Of course, it is more comforting for political centrists to interpret the tumults of the period as an aberration. That way, England's "genius for compromise" is given the authoritative endorsement of tradition, and the role of organised and militant radicalism - from the Levellers to the suffragettes and early trade unionists - can be quietly put to one side. Today, those who notice the Banqueting House at all will probably do so because it was built by Inigo Jones and not because it was on this site that the English people, almost 360 years ago, showed they were not subjects after all.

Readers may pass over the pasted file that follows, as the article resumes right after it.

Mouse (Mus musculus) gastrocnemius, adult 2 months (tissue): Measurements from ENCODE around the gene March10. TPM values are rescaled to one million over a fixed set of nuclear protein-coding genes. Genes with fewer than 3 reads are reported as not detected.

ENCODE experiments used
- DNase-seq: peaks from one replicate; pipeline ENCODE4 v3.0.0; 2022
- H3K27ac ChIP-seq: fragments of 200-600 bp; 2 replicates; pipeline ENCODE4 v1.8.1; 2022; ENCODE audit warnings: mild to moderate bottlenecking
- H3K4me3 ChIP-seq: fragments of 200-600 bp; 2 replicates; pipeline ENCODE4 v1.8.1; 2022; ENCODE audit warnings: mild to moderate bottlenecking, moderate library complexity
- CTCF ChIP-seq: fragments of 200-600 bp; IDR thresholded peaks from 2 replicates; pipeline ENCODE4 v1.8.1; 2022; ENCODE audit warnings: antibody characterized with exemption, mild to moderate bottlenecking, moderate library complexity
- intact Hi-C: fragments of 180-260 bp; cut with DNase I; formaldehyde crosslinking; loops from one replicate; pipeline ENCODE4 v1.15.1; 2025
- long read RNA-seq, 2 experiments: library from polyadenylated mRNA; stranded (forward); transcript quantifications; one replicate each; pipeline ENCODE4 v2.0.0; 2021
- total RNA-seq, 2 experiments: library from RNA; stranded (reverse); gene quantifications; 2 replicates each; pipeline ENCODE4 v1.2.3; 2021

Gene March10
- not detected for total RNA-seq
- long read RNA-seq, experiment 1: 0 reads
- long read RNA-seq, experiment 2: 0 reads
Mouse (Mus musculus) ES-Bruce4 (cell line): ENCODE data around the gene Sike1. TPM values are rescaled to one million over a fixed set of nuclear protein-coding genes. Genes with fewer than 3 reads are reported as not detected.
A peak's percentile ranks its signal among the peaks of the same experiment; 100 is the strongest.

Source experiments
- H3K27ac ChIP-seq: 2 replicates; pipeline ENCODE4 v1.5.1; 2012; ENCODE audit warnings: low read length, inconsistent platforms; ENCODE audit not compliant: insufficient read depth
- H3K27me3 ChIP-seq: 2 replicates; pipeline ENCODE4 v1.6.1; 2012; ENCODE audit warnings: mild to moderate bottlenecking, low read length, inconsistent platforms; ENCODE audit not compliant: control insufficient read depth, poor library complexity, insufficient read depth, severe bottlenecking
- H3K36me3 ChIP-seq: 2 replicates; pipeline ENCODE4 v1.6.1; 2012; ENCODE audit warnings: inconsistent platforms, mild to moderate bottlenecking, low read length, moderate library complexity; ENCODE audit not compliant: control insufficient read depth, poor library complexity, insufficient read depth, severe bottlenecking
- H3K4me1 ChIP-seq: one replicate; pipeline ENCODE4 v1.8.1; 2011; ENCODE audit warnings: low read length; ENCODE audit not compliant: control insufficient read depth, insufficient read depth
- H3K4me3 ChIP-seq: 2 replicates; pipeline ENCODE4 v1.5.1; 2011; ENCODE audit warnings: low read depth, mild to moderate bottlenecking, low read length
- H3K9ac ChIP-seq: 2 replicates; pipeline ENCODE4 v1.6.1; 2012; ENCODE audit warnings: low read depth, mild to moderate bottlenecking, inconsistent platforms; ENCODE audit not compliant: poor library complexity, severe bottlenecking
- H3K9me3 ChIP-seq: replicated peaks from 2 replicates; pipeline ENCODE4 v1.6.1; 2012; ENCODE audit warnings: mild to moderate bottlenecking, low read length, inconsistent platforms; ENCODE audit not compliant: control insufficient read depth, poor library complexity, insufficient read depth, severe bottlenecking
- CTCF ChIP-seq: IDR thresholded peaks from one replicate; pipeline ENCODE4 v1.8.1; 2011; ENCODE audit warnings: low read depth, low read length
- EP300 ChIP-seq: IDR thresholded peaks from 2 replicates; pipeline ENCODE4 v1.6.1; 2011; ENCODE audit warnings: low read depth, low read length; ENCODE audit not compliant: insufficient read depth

Celebrate the revolution, it's people and it's heroes, Lilliburne, Rainsborough, Sexby etc. As with the French or American revolutions (or the Risorgimento) remember they are not our revolutions. They were carried out by different people, with different aims. Nonetheless:
Was there an English revolution? Make no mistake: yes, there was.
Let's remind people of that.